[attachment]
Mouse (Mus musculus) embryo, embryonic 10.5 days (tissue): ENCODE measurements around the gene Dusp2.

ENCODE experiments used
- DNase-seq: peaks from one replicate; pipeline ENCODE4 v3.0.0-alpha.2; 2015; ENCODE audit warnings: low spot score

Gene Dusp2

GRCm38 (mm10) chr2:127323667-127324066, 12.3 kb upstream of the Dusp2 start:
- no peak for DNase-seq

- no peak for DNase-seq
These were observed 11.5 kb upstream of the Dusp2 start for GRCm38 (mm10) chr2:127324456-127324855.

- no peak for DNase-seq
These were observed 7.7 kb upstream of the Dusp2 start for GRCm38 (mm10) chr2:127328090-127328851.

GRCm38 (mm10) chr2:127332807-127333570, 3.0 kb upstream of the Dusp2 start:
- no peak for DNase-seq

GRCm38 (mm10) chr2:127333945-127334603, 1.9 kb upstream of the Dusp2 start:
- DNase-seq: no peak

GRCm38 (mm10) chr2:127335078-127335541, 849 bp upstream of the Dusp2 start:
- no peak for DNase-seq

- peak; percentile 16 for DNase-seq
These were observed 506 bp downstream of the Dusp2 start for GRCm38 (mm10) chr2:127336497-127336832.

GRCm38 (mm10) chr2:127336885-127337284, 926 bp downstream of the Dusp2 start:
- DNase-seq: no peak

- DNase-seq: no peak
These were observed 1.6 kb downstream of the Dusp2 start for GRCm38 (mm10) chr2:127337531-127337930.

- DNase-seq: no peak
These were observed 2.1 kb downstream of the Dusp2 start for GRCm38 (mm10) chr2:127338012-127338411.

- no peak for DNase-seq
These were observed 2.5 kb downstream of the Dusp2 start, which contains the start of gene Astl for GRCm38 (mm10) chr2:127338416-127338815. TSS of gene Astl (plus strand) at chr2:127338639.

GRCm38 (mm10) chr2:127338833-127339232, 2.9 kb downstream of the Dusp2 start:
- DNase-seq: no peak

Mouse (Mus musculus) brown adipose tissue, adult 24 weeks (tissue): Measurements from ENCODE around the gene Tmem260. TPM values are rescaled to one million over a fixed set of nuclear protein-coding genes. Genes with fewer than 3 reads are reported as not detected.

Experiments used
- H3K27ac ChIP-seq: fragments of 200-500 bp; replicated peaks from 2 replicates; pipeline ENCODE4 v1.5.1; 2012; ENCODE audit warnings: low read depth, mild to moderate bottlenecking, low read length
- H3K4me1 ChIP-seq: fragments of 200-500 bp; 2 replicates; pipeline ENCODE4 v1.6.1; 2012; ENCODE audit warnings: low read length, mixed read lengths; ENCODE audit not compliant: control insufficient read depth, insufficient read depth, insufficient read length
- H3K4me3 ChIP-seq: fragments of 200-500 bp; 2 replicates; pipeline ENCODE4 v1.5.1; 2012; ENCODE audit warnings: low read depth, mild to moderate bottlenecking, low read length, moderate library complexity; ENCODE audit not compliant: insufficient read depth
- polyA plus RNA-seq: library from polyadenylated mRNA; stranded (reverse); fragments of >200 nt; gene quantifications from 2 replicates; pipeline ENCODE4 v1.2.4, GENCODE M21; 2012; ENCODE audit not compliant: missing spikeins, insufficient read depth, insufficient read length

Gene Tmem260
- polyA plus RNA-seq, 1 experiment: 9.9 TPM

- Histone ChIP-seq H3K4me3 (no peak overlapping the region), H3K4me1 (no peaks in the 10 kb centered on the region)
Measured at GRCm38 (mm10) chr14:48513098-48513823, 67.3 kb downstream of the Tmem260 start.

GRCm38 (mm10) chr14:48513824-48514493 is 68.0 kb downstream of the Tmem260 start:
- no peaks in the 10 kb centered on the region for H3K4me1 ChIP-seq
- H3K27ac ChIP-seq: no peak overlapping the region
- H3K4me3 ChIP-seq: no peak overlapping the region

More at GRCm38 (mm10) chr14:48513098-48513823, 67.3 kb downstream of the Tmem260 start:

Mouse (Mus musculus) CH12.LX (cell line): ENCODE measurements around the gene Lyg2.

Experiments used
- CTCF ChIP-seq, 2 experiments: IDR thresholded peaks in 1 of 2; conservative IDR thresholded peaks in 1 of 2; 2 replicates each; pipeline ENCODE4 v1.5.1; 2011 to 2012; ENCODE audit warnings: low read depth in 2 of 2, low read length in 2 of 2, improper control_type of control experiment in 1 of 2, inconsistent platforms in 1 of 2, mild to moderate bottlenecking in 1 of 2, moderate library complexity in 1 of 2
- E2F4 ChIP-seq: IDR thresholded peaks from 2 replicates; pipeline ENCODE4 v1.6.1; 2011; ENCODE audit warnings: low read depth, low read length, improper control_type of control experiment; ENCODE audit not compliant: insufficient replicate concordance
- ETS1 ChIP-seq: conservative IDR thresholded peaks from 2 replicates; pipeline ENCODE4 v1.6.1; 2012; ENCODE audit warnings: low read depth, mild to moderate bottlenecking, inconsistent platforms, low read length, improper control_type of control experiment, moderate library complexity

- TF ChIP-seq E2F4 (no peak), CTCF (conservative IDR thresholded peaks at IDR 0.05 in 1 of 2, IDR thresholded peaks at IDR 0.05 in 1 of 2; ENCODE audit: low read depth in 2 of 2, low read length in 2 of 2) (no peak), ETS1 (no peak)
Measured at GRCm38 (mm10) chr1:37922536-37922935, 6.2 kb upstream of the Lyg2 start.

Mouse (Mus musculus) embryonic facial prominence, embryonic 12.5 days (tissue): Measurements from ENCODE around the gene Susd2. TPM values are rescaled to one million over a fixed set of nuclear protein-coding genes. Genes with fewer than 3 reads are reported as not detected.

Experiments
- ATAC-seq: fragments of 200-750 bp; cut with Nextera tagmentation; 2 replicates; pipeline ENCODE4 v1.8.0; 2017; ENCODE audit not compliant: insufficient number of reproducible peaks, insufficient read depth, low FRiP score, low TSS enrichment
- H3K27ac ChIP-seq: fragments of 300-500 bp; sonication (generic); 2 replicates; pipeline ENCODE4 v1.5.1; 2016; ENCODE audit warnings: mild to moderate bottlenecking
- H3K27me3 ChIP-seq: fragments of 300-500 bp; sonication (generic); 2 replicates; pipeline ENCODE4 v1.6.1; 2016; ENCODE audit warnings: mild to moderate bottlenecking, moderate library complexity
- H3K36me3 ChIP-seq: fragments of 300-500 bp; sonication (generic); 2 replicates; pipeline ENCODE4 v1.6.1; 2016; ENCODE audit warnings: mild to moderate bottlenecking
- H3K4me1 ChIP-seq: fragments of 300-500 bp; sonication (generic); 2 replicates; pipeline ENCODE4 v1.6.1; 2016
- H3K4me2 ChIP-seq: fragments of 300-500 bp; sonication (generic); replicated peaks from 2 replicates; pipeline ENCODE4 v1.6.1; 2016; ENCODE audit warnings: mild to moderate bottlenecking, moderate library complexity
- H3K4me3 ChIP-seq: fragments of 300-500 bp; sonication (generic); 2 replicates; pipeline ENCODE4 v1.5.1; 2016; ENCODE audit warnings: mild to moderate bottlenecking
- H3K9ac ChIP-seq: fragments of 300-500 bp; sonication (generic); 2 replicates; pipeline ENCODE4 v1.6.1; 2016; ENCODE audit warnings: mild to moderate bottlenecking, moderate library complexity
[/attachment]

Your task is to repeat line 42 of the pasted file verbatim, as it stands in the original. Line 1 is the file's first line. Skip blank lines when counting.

- H3K4me3 ChIP-seq: no peak overlapping the region